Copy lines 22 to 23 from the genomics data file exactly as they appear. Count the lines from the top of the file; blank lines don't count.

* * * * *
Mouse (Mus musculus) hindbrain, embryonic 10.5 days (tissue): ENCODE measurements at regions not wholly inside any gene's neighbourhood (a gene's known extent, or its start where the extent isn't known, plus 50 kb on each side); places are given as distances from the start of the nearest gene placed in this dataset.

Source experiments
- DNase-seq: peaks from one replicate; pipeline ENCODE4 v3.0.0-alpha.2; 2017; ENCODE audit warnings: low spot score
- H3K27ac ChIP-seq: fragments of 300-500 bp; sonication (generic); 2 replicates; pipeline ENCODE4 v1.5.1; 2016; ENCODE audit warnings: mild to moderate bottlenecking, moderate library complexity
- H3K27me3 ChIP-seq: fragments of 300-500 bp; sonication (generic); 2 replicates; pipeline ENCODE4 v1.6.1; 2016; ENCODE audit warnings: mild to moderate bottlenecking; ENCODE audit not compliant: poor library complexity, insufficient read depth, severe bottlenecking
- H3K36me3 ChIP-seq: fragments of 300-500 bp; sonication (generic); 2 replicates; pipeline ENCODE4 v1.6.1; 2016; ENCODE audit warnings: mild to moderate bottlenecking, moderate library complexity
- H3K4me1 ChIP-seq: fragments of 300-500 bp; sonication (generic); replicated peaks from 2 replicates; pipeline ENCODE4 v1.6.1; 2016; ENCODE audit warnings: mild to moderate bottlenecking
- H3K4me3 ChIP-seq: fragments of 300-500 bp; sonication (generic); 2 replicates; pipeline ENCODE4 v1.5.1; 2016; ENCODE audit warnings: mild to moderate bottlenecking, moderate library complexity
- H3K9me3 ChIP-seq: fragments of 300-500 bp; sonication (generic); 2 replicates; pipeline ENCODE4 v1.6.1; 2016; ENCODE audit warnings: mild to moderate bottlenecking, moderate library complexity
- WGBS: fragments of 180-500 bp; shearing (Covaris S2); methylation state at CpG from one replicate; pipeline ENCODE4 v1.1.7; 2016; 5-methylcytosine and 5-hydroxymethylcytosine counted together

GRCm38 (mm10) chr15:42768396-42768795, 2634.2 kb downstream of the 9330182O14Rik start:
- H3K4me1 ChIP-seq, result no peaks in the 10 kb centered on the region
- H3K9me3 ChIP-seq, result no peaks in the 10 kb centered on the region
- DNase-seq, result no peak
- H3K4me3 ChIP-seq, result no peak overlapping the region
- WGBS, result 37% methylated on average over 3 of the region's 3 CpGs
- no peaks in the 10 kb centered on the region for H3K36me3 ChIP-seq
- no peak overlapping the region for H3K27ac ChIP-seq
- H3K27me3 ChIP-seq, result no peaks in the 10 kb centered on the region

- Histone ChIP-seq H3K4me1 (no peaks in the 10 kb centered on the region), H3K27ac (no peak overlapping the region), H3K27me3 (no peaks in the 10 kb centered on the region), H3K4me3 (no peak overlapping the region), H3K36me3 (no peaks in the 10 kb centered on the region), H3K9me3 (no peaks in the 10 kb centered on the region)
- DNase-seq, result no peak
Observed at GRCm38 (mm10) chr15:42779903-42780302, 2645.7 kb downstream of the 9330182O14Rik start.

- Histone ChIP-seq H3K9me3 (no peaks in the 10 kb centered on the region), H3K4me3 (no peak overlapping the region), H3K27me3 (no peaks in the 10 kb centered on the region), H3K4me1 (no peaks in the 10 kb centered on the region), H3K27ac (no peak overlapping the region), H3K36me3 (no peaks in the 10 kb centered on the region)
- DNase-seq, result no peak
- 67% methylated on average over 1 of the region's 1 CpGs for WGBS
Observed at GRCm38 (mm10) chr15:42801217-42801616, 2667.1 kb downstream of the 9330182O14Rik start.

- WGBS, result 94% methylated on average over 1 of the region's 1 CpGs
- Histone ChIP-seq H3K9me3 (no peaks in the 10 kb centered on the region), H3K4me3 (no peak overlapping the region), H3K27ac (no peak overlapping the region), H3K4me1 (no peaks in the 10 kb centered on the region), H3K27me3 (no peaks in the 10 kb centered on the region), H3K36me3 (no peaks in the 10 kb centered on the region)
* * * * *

Observed at GRCm38 (mm10) chr15:42779903-42780302, 2645.7 kb downstream of the 9330182O14Rik start.

- Histone ChIP-seq H3K9me3 (no peaks in the 10 kb centered on the region), H3K4me3 (no peak overlapping the region), H3K27me3 (no peaks in the 10 kb centered on the region), H3K4me1 (no peaks in the 10 kb centered on the region), H3K27ac (no peak overlapping the region), H3K36me3 (no peaks in the 10 kb centered on the region)